In a PEALD process, a first process material, such as a film precursor, and a second process material, such as a reduction gas, are sequentially and alternatingly introduced to form a thin film on a substrate. For example, when preparing a tantalum-containing film using a PEALD process, the film precursor can comprise a metal halide (e.g., tantalum pentachloride), or a metal organic (e.g., Ta(NC(CH3)2C2H5)(N(CH3)2)3; hereinafter referred to as TAIMATA®; for additional details, see U.S. Pat. No. 6,593,484). In this example, the reduction gas can include hydrogen, ammonia (NH3), N2 and H2, N2H4, NH(CH3) 2, or N2H3CH3, or any combination thereof.
The film precursor is introduced to processing chamber 110 for a first period of time in order to cause adsorption of the film precursor on exposed surfaces of substrate 125. Preferably, a monolayer adsorption of material occurs. Thereafter, the processing chamber 110 is purged with a purge gas for a second period of time. After adsorbing film precursor on substrate 125, a reduction gas is introduced to processing chamber 110 for a third period of time, while power is coupled through, for example, the upper assembly 130 from the first power source 150 to the reduction gas. The coupling of power to the reduction gas heats the reduction gas, thus causing ionization and dissociation of the reducing gas in order to form, for example, dissociated species such as atomic hydrogen which can react with the adsorbed Ta film precursor to reduce the adsorbed Ta film precursor to form the desired Ta containing film. This cycle can be repeated until a Ta containing layer of sufficient thickness is produced.
As shown in
In this regard separation of the process space from the transfer space, in one embodiment of the present invention, involves thermal separation of the elevated upper chamber assembly 130 from the reduced temperature lower chamber assembly 132. For thermal separation, the extension 304 can function as a radiation shield. Moreover, the extension 304 including an interior channel 312 can function as a thermal impedance limiting the heat flow across the extension element into the transfer space 182 surrounding the extension 304.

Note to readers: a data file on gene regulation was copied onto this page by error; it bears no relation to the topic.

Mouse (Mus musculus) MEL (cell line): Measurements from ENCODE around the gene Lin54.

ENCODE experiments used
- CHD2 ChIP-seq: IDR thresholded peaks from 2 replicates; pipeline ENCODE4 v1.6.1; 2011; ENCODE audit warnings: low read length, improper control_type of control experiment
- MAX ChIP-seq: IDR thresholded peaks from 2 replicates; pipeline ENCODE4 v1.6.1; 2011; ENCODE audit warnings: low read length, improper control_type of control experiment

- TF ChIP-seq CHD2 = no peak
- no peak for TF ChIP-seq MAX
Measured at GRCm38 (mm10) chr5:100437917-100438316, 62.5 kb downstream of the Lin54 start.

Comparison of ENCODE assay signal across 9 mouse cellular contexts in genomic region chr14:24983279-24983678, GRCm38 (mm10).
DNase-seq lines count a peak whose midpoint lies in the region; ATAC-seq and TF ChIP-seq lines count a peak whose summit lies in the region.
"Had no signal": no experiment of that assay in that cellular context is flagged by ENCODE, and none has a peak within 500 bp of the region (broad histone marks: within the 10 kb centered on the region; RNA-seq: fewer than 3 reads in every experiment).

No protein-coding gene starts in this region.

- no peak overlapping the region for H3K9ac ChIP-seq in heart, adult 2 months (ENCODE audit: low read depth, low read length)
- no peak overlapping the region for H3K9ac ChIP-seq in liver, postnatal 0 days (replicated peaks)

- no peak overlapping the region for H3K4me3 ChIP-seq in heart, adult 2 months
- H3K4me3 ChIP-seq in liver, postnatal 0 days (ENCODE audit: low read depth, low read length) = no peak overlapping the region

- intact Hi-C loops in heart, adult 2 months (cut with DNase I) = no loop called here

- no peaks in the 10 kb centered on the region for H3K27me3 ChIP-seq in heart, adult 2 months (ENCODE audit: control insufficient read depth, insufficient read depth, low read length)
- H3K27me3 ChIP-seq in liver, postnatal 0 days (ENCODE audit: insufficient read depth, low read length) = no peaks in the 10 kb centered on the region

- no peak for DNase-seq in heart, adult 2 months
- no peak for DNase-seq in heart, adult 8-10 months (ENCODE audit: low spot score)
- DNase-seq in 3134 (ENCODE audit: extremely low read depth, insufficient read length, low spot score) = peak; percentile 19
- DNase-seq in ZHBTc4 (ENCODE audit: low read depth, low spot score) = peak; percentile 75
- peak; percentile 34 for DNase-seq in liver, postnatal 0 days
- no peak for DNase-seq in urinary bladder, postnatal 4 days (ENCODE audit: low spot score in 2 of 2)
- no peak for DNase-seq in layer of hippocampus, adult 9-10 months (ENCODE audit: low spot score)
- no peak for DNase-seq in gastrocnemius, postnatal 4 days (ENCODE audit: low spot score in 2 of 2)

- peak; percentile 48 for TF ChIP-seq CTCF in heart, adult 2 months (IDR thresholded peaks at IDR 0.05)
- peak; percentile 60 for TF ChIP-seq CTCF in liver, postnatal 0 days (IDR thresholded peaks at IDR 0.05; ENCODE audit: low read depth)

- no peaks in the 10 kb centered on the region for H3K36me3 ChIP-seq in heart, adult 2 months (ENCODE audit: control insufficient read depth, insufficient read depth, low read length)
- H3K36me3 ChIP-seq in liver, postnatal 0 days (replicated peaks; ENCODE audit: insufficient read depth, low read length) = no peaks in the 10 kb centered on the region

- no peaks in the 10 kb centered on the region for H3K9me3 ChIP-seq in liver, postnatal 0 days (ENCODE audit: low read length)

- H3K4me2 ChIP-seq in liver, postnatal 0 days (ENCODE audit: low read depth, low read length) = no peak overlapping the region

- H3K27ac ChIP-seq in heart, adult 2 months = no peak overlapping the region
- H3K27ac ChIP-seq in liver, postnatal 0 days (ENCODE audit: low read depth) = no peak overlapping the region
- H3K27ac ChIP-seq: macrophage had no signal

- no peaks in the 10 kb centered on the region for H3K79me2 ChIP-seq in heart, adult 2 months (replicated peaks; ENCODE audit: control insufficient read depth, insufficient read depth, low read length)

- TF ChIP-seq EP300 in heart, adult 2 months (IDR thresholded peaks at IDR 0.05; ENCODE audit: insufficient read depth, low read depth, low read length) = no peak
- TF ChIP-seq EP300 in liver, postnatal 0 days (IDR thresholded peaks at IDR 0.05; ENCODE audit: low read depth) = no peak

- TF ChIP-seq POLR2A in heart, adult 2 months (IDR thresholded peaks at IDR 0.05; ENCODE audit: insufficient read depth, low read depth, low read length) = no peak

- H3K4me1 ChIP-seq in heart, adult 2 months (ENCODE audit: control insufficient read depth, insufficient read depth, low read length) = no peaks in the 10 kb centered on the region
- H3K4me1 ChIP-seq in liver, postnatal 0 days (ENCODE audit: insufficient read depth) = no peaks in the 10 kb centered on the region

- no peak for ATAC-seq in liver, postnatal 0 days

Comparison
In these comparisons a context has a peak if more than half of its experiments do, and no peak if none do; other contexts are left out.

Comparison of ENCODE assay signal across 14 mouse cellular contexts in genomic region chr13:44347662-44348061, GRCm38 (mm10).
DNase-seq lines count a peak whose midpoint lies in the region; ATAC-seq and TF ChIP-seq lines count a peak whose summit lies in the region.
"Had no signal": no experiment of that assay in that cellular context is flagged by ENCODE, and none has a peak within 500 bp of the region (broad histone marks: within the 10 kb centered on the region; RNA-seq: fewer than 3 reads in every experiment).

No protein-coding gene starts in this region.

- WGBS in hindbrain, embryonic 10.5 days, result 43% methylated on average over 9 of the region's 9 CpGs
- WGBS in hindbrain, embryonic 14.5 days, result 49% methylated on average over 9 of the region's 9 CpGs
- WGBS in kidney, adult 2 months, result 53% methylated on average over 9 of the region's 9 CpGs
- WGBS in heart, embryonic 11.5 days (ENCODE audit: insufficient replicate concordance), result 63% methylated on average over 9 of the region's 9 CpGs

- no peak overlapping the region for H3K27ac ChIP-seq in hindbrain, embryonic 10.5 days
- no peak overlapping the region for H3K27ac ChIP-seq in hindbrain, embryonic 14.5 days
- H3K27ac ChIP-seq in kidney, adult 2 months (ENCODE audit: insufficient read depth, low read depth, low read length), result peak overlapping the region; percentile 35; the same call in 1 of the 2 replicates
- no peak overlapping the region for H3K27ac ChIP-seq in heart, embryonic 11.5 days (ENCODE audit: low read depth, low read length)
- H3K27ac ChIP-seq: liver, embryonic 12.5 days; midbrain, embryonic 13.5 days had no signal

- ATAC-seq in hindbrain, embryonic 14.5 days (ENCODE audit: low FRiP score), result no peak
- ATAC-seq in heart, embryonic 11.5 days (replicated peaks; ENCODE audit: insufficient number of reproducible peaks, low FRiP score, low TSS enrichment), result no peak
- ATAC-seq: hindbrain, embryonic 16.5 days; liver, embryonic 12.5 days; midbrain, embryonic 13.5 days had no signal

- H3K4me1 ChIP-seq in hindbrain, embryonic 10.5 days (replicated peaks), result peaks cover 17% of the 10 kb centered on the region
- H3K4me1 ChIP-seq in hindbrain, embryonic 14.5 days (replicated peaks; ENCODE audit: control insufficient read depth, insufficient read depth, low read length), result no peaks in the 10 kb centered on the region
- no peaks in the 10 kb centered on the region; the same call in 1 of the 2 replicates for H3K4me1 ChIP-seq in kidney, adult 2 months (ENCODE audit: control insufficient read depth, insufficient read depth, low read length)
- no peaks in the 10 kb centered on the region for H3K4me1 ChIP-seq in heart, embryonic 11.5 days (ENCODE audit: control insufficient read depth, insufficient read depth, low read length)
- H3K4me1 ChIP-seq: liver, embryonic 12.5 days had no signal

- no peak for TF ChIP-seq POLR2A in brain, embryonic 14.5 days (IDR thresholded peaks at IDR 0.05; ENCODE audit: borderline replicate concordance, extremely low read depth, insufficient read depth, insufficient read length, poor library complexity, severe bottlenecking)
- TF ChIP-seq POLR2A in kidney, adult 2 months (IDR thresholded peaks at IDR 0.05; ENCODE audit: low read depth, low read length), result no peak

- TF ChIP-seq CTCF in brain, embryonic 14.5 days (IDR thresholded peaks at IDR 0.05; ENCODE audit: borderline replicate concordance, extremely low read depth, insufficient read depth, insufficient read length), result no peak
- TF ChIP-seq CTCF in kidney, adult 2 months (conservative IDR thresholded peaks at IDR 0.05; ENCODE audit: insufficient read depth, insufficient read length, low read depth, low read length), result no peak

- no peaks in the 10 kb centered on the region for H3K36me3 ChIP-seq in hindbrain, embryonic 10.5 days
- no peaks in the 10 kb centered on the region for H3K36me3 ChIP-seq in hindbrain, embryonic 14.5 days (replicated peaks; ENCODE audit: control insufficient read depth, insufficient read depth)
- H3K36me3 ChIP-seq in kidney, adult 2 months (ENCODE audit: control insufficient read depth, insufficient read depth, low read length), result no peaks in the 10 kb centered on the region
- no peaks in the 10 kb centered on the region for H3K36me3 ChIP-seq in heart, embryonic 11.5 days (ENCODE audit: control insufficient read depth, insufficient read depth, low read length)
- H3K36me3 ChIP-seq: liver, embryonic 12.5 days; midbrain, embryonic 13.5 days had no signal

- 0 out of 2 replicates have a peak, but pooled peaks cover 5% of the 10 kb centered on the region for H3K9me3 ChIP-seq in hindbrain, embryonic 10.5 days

In another example of thermal separation, a cooling channel can be provided in the upper chamber assembly 130 near the lower chamber assembly 132 as shown in
In one example, a vapor deposition process can be used be to deposit tantalum (Ta),tantalum carbide, tantalum nitride, or tantalum carbonitride in which a Ta film precursor such as TaF5, TaCl5, TaBr5, Tal5, Ta(CO)5, Ta[N(C2H5CH3)]5 (PEMAT), Ta[N(CH3)2]5 (PDMAT), Ta[N(C2H5)2]5 (PDEAT), Ta(NC(CH3)3)(N(C2H5)2)3 (TBTDET), Ta(NC2H5)(N(C2H5)2)3, Ta(NC(CH3)2C2H5)(N(CH3)2)3, or Ta(NC(CH3)3)(N(CH3)2)3, adsorbs to the surface of the substrate followed by exposure to a reduction gas or plasma such as H2, NH3, N2 and H2, N2H4, NH(CH3)2, or N2H3CH3.
In another example, titanium (Ti), titanium nitride, or titanium carbonitride can be deposited using a Ti precursor such as TiF4, TiCl4, TiBr4, Til4, Ti[N(C2H5CH3)]4 (TEMAT), Ti[N(CH3)2]4(TDMAT), or Ti[N(C2H5)2]4(TDEAT), and a reduction gas or plasma including H2, NH3, N2 and H2, N2H4, NH(CH3)2, or N2H3CH3.
As another example, tungsten (W), tungsten nitride, or tungsten carbonitride can be deposited using a W precursor such as WF6, or W(CO)6, and a reduction gas or plasma including H2, NH3, N2 and H2, N2H4, NH(CH3) 2, or N2H3CH3.
In another example, molybdenum (Mo) can be deposited using a Mo precursor such as molybdenum hexafluoride (MoF6), and a reduction gas or plasma including H2.
In another example, Cu can be deposited using a Cu precursor having Cu-containing organometallic compounds, such as Cu(TMVS)(hfac), also known by the trade name CupraSelect®, available from Schumacher, a unit of Air Products and Chemicals, Inc., 1969 Palomar Oaks Way, Carlsbad, Calif. 92009), or inorganic compounds, such as CuCl. The reduction gas or plasma can include at least one of H2, O2, N2, NH3, or H2O. As used herein, the term “at least one of A, B, C, . . . or X” refers to any one of the listed elements or any combination of more than one of the listed elements.
In another example of a vapor deposition process, when depositing zirconium oxide, the Zr precursor can include Zr(NO3)4, or ZrCl4, and the reduction gas can include H2O.
When depositing hafnium oxide, the Hf precursor can include Hf(OBut)4, Hf(NO3)4, or HfCl4, and the reduction gas can include H2O. In another example, when depositing hafnium (Hf), the Hf precursor can include HfCl4, and the second process material can include H2.
When depositing niobium (Nb), the Nb precursor can include niobium pentachloride (NbCl5), and the reduction gas can include H2.
When depositing zinc (Zn), the Zn precursor can include zinc dichloride (ZnCl2), and the reduction gas can include H2.
When depositing silicon oxide, the Si precursor can include Si(OC2H5)4, SiH2Cl2, SiCl4, or Si(NO3)4, and the reduction gas can include H2O or O2. In another example, when depositing silicon nitride, the Si precursor can include SiCl4, or SiH2Cl2, and the reduction gas can include NH3, or N2 and H2. In another example, when depositing TiN, the Ti precursor can include titanium nitrate (Ti(NO3)), and the reduction gas can include NH3.